Once synthesized, all monoamines are concentrated in the vesicular compartment by the vesicular monoamine transporter or VMAT2 (Wimalasena, 2011). Regarding the extracellular space, various transporters are involved in the clearance of monoamines. Three major classes of monoamine transporters, 5-HT transporter (SERT), DA transporter (DAT), and NA transporter (NET), are responsible for the reuptake of 5-HT, DA and NA, respectively, from the synaptic cleft back to pre-synaptic neuron (Torres et al., 2003). Of note, the reuptake of DA occurs physiologically through the NET in extrastriatal tissues (Di Chiara et al., 1992). The reuptake of these monoamines is not totally selective and there are also several low affinity/high capacitance transporters including the organic cation transporters (OCT1-3 subtypes) and the plasma membrane monoamine transporter (PMAT) (Daws, 2009; Hensler et al., 2013; De Deurwaerdère et al., 2016). These systems, which are expressed by glial cells and other types of neurons, are involved in the reuptake of histamine (no preferential transporter) and the other monoamines. Thus, while the first step of synthesis can be selective, most of the other steps are overlapping and the catabolism involves cells other than monoaminergic neurons (Figure 2). Furthermore, the enzymes of biogenic amine catabolism are involved in several additional processes.
The main selectivity regarding these systems, although limited to some extent, is conferred by the receptors; two families for DA (D1-like including D1 and D5R and D2-like including D2L, D2S, D3, D4 receptor subtypes) (Emilien et al., 1999; Beaulieu and Gainetdinov, 2011), three families also for NA (α1a,b,d or α2a−d receptor subtypes, and β receptor subtypes including β1−3) (Andersson, 1980; Ahles and Engelhardt, 2014; Ghanemi and Hu, 2015), four for histamine (H1−4) (Panula et al., 2015) and seven for 5-HT (5-HT1−7) (Barnes and Sharp, 1999; Hoyer et al., 2002). They are mostly G-protein-coupled receptors (GPCR), except for the 5-HT3 receptor subtypes which are channel receptors. The cerebral distribution is distinct for each receptor. The differential distribution in some brain regions for a subtype can be a hint with regards to its participation in some specific functions. Details related to brain expression of monoamine receptors are found in the above-cited authoritative reviews. In any case, most of them are expressed in several neurobiological networks. Moreover, several subtypes may directly, as autoreceptors (see below), or indirectly modify the activity of monoaminergic neurons, thereby altering neurobiological networks beyond their specific distribution.
Each monoaminergic neuronal system has its own autoreceptor(s). Thus, adrenergic cells express the α2c receptor while histaminergic neurons express H3 receptors. Dopaminergic and serotonergic neurons express D2/D3 receptors and 5-HT1A, 5-HT1B/1D and 5-HT2B receptors, respectively. The function of these autoreceptors located at both cell bodies and/or neuron terminals is usually to inhibit the electrical activity, excitability, synthesis and/or release. They also regulate the activity of the transporters presumably via intracellular signaling pathways. As illustrated in Figure 2, these autoreceptors are also expressed by other cell types (heteroreceptors).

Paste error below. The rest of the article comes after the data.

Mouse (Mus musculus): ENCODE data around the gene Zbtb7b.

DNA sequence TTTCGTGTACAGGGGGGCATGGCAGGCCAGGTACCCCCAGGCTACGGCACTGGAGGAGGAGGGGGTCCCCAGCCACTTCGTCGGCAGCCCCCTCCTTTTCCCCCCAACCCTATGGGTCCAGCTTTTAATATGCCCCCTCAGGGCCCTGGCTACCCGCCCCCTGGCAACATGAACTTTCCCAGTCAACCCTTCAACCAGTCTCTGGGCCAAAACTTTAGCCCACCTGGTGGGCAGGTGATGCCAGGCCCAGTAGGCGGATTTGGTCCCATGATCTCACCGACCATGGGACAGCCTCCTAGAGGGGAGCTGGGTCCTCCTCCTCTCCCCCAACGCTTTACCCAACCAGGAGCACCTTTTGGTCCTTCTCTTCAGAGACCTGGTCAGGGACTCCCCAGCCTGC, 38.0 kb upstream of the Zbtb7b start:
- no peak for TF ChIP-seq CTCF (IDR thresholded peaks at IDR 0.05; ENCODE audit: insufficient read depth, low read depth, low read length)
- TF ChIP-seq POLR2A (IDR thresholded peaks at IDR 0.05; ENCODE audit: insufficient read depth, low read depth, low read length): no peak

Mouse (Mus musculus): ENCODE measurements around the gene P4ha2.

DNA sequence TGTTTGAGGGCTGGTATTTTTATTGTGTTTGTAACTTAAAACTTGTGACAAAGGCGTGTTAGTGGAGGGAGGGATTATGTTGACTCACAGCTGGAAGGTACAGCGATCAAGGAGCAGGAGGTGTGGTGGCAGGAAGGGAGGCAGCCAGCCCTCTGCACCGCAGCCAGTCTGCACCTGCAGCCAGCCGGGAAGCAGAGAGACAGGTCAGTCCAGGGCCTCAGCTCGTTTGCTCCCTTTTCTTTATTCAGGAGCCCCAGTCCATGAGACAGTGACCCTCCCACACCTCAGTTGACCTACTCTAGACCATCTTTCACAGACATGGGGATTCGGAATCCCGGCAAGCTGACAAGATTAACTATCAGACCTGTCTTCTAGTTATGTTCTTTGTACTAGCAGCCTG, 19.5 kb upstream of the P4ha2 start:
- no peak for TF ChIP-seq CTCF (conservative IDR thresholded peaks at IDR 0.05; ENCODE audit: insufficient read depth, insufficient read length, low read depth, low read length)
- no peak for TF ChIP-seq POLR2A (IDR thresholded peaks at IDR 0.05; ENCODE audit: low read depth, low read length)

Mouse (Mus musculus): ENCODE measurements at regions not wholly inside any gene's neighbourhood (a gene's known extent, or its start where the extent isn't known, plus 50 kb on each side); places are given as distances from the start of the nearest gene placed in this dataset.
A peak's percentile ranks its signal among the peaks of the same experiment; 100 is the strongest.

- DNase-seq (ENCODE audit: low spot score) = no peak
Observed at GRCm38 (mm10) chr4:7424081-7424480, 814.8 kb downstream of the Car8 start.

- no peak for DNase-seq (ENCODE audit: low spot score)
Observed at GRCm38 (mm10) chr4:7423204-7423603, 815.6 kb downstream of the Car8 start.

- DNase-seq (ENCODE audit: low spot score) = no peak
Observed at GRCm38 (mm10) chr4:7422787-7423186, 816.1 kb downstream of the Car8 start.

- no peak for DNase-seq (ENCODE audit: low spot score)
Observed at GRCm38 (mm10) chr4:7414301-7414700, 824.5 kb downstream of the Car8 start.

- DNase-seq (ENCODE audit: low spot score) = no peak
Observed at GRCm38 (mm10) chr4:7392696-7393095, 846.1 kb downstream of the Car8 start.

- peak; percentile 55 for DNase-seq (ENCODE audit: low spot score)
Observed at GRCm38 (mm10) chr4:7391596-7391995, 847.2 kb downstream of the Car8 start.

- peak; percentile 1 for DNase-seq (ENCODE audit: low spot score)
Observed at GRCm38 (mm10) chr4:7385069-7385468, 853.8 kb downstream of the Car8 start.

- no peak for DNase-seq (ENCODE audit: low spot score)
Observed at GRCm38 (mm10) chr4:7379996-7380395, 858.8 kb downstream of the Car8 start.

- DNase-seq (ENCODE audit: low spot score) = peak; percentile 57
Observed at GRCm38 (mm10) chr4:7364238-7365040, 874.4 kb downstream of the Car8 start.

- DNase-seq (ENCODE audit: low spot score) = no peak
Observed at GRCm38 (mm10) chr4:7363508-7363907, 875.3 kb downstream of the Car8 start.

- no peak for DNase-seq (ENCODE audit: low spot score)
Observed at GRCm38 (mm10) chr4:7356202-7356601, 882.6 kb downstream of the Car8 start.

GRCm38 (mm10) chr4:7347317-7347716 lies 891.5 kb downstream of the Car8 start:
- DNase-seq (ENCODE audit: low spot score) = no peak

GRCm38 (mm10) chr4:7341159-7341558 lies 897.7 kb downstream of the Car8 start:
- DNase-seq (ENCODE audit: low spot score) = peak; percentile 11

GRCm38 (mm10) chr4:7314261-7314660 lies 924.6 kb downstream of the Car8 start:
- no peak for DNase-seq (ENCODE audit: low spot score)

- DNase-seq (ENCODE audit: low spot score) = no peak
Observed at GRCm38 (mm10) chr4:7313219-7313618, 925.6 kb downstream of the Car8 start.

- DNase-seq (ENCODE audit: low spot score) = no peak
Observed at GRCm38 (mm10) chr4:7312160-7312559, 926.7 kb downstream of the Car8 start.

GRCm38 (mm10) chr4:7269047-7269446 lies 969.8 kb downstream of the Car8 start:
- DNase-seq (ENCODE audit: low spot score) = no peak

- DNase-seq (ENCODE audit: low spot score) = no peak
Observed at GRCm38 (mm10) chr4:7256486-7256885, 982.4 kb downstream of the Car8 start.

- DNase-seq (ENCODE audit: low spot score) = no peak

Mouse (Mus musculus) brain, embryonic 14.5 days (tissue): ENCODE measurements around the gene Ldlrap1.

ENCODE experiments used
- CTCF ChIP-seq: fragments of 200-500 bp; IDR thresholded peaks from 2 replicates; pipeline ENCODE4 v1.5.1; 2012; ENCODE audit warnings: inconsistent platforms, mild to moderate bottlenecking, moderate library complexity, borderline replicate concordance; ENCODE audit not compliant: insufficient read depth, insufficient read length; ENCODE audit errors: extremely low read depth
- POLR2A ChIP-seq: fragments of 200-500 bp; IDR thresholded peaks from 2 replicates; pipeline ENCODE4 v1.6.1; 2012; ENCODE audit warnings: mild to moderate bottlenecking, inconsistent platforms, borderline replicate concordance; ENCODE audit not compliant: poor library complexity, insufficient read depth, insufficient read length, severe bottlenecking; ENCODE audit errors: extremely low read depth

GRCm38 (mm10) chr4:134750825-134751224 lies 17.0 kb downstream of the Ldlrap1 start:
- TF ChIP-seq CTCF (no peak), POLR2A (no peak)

The last point to consider when dealing with neuropharmacology of monoaminergic systems is that, either by acting on non-selective enzymes such as MAO, or by selectively targeting one receptor, the biological responses likely involve all systems due to their interaction throughout the brain (Fitoussi et al., 2013; Hensler et al., 2013). The complex interaction between these systems overwhelms the single target and the integrative views of the newer monoaminergic treatments must clearly include this dimension (De Deurwaerdère and Di Giovanni, 2016).
From the Drugs to Monoamines
Treatments of Schizophrenia
It is logical to start the overview of the monoaminergic potentials in psychiatry by the discovery of neuroleptic drugs (antipsychotic drugs), which may be considered as the birth of biological psychiatry. Schizophrenia is a complex neuropsychiatric disorder with high prevalence (Owen et al., 2016). In the early 1950s, chlorpromazine was initially used by the French physicians Laborit and Charpentier for its antihistaminic properties, to calm down patients before anesthesia. The effect of chlorpromazine was spectacular and it was transposed successfully to the treatment of schizophrenia by Deniker and Delay (López-Muñoz et al., 2005). Other drugs from different chemical classes were found to mimic the antipsychotic action of chlorpromazine, but it was several years before the understanding that dopaminergic system could be involved (Carlsson and Lindqvist, 1963), and that the DA (D2) receptor subtype was a common target of all antipsychotic drugs (Seeman et al., 1975, 1976). Nowadays, central D2 receptors, among other receptor types, remain an essential target in drug design of newer antipsychotic drugs (Butini et al., 2016).